German Black Bread


Years ago, I was in West Germany (Schwarzwald, the Black Forest) for many months on a work assignment. While there, I ate a very interesting bread known as Black Bread. It was incredibly dense and interesting and like nothing I had ever had before. This last weekend, I decided to give it a go.

First of all, this is not a normal bread. It’s made up almost entirely of crushed rye berries (most would call them seeds or grain), with a tiny bit of sourdough starter. The first stage of creating this bread called for a fermentation of the starter and berries and it looked much like porridge.
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After the initial fermentation, more rye berries were added and then there was an additional fermentation cycle. Finally, the porridge was massaged by hand until the berries showed some inkling to stick together. I must admit I added a small amount of APF to help with things stick together, but not enough to change the character of the bread.
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Then off to a slow oven for many (3-1/2) hours and I ended up with this loaf:
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The recipe indicated I should wait until slicing, but I went ahead and gave it a try shortly after it came from the oven. Not bad and close to what I remember from my time in Germany. I did manage to put it aside for a couple more days and then tried it again and the texture was improved. My daughter was present at the time and she liked it so much that now that loaf is hers 🙂
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I may try this again in the future. If I do, I think I’ll try and get some dark rye berries (not available locally) to make the bread even blacker.

I’ve been working on my Sourdough, all the live-long day!


No, my name’s not Dinah and there’s no one else in my kitchen 🙂

However, I have been tending to my sourdough starter daily, trying to achieve that characteristic tangy taste. I started this starter from scratch only about two weeks ago (I’ve read of some that have been in existence for 150 years or more!). Each day, I remove a couple of cups of batter and replace it with fresh water and flour. In the beginning, it mostly smelled yeasty, but now it’s getting a bit sourer daily. I’ve also increased the volume and hence had to move it to a larger container since the old one kept bubbling over.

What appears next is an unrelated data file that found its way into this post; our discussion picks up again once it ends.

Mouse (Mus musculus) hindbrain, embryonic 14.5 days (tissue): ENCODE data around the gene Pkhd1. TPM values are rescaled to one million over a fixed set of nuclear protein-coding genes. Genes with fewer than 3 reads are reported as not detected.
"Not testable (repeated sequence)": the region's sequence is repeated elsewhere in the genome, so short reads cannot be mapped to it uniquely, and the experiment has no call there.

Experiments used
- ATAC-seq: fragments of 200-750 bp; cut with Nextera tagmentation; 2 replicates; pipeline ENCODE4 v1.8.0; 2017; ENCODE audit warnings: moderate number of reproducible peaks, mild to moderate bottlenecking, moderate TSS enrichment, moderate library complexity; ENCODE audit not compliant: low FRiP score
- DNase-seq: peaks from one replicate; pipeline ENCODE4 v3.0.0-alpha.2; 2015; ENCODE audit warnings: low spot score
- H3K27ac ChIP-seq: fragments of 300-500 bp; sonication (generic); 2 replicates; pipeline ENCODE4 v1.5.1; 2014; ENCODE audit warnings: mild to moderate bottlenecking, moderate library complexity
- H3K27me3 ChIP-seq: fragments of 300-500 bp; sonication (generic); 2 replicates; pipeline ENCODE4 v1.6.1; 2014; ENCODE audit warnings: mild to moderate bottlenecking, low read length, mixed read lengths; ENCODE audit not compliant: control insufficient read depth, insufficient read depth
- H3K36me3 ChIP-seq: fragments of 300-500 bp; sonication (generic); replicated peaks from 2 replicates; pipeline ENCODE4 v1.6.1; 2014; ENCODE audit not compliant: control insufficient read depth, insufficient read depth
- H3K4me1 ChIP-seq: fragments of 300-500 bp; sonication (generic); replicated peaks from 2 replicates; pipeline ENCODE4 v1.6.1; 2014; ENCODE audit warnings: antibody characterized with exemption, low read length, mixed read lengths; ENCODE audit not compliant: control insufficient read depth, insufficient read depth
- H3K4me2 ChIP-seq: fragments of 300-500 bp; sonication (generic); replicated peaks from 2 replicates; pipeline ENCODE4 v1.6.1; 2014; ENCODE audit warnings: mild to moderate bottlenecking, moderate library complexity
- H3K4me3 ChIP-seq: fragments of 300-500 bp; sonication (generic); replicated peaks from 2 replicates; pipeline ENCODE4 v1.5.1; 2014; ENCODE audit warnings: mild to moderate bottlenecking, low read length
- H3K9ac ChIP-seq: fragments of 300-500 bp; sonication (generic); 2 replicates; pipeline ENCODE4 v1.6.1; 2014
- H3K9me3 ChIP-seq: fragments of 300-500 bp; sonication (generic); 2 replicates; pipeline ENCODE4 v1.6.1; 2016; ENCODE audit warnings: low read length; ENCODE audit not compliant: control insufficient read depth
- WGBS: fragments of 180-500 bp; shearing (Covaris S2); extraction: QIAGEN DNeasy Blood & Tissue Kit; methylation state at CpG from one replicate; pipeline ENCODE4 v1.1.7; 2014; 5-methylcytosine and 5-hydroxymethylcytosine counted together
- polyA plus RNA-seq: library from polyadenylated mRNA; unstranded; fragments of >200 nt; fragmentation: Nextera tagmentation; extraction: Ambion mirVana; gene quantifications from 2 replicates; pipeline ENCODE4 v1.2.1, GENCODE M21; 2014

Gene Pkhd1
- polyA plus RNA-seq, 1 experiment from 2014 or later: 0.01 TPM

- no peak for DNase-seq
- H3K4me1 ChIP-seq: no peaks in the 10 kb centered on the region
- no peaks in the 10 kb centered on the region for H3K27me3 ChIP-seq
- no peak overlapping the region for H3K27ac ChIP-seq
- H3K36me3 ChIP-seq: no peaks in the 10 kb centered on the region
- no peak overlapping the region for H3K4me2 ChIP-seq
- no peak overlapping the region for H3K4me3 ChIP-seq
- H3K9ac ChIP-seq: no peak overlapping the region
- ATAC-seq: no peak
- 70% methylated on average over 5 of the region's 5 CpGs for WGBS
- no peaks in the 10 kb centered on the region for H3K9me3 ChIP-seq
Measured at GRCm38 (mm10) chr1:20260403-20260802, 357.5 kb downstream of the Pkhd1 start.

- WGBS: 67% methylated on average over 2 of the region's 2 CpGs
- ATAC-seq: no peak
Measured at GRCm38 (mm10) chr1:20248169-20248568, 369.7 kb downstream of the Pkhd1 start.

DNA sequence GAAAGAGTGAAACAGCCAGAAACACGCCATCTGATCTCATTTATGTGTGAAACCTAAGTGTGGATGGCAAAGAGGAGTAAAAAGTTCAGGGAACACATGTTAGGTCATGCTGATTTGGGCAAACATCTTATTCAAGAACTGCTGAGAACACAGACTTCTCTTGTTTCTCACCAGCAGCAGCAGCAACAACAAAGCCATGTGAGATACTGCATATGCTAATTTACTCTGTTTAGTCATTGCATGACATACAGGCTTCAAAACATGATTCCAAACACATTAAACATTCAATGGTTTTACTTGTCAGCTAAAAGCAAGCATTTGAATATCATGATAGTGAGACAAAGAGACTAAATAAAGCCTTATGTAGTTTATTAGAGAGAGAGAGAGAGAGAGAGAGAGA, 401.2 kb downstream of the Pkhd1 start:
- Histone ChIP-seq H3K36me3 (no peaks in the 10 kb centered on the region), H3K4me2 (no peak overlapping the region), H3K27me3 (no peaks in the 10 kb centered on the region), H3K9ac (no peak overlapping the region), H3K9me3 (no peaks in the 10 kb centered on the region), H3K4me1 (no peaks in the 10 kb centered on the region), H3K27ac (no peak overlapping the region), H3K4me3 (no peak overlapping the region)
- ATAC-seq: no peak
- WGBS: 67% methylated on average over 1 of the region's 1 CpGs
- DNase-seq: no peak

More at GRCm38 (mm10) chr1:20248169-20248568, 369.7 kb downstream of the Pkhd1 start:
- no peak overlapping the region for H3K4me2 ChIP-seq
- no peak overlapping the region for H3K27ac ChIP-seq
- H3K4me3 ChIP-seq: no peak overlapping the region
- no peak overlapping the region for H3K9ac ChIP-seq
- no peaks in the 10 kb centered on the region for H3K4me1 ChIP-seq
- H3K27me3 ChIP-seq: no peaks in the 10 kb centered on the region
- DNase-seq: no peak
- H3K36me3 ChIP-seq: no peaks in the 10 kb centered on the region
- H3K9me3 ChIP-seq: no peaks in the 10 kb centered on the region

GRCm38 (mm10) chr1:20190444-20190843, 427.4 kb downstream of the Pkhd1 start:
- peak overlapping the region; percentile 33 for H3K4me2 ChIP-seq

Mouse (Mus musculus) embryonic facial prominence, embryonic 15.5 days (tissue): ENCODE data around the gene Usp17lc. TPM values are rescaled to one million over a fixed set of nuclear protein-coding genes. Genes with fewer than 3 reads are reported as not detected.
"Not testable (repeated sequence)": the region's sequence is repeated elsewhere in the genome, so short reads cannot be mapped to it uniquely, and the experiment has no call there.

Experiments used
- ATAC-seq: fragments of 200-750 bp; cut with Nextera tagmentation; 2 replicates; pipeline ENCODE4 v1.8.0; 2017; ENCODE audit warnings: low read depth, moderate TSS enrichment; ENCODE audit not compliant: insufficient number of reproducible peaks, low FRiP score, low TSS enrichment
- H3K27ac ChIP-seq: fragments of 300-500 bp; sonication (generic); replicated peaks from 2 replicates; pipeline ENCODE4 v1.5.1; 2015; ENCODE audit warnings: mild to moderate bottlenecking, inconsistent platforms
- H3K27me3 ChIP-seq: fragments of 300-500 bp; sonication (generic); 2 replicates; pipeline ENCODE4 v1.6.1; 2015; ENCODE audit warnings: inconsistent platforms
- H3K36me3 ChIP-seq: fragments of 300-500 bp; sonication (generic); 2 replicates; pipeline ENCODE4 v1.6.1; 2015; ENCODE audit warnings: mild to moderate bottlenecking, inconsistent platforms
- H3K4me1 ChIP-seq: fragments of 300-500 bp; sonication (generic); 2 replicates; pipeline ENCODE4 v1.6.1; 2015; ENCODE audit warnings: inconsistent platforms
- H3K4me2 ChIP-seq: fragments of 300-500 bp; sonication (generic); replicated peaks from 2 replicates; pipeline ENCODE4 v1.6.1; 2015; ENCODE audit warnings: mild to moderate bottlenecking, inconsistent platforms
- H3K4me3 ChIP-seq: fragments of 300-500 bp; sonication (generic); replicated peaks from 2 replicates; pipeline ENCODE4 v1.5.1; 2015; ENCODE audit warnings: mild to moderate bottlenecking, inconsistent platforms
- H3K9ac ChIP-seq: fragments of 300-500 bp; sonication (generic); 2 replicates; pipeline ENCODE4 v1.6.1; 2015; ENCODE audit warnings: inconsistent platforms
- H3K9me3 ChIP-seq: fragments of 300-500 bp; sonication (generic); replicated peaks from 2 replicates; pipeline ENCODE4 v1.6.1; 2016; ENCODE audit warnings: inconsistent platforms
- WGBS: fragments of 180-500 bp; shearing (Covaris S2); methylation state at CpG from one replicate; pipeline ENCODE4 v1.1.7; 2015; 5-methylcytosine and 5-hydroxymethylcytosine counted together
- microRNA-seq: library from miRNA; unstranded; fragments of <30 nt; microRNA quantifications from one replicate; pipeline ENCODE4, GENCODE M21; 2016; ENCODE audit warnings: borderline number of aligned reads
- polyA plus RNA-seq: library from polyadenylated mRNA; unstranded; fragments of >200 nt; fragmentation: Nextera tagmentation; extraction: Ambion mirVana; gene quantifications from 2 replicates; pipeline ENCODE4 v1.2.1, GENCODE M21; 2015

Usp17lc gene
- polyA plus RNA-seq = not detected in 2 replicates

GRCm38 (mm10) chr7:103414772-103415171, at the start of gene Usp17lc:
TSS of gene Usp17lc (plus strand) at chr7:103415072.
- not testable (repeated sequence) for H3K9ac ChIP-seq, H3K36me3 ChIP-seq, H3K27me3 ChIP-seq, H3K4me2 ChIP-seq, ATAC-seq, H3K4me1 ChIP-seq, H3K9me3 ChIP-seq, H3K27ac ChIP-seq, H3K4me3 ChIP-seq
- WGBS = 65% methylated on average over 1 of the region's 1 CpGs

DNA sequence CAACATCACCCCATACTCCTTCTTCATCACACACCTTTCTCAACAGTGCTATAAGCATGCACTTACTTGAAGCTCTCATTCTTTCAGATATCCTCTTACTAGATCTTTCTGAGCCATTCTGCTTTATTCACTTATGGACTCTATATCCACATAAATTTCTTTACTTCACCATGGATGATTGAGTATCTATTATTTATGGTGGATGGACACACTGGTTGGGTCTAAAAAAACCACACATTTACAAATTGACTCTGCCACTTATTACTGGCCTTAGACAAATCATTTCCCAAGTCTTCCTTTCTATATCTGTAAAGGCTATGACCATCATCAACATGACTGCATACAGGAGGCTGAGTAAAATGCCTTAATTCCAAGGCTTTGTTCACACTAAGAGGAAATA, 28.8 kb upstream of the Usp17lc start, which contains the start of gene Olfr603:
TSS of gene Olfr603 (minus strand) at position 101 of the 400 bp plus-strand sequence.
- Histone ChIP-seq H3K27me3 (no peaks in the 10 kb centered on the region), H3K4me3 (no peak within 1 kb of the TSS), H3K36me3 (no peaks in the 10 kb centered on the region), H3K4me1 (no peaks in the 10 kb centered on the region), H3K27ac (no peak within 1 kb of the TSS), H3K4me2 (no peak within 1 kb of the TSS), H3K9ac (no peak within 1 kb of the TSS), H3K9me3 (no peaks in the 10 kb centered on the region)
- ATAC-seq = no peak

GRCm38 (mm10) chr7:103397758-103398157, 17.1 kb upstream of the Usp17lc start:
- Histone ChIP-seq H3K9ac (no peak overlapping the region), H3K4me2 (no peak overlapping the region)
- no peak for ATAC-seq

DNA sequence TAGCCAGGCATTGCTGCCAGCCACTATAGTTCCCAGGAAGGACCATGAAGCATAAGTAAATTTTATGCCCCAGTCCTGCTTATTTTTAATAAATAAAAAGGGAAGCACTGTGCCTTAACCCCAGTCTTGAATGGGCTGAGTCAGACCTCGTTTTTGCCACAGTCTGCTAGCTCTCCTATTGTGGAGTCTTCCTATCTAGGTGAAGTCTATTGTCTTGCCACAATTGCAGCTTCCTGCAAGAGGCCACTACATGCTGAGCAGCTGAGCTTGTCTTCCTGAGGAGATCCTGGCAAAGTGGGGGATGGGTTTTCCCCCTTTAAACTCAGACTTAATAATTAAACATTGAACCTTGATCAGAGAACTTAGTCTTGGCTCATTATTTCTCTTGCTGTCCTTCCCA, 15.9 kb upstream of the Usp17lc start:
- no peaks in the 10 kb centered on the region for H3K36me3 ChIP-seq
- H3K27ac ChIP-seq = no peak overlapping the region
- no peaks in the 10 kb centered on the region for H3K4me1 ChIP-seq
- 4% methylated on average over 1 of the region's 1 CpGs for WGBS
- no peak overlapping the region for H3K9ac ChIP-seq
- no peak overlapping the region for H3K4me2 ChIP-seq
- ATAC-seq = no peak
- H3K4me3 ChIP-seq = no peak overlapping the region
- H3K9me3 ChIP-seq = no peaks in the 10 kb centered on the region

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So, what to do with the cast-off batter? How about a nice stack of pancakes which I made following this recipe:

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The two cups of batter made 10 pancakes. So light and fluffy and very tasty 🙂

Now that the starter is developing some flavor, I decided to make some more bread. This time, utilizing two different styles of recipe. The first recipe, called Sourdough Bread III from All Recipes, used quite a lot of starter (1-1/2 cups) plus normal yeast and yielded a quite nice looking boule.

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It had a firm texture which sliced very well and will surely be a part of some yummy sandwiches soon:
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The second recipe, Sourdough Bread I from the same site, used only 1 cup of starter and no yeast. It also took a very long time to rise/proof – about 4 hours for the first rise, then I formed a nice looking batard and left it to rise overnight. When it came from the oven this morning, my wife kidded that it looked like I was cheating and had gone out and purchased this one!
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She was right, this is the best sourdough bread I’ve ever made and one of the best I’ve ever tasted 🙂

Sponge it up!


Sourdough bread is made by replacing [at least part of] the yeast with a culture, also known as the sourdough starter or sometimes “the mother.” I made this starter on Friday using this very simple recipe:

2 cups all purpose flour
2-1/4 tsp dry yeast (one packet)
2 cups warm water

This was placed in a large bowl and stored in a warm spot while it bubbles away. I put mine on top of the refrigerator. Note: make sure your bowl/vessel is big enough as the culture will expand quite a lot in the early stages. After a day or so it should be moved into the refrigerator until ready to use. Mine now looks like this:
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The next step for sourdough bread is to make a sponge using the starter. Again a pretty simple recipe:

1 cup sourdough starter
2-1/2 cups all purpose flour
2 cups warm water

Mix well in a large bowl and place in a warm spot and leave for at least 12 hours. Here’s what mine looks like, ready to make the bread today (Sunday):

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Look at all of those bubbles! To create the final dough, add these to the sponge:

1 pkg active yeast (2-1.4 tsp)
1 cup warm water
1/2 Tbsp sugar

Mix the yeast first in a separate container and let it dissolve fully. Then add

4 cups all purpose flour
1-1/2 Tbsp sugar
2 Tbsp butter or shortening
1/4 tsp baking soda

Mix it all together and you’ll end up with a fairly loose/sticky dough:

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I had to work in another 1/2 cup of flour to make it smooth and elastic.
Here’s what it looked like after the first rise of around one hour:
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And the final product – two large boules – quite tasty, but I think it could use a bit more salt 🙂

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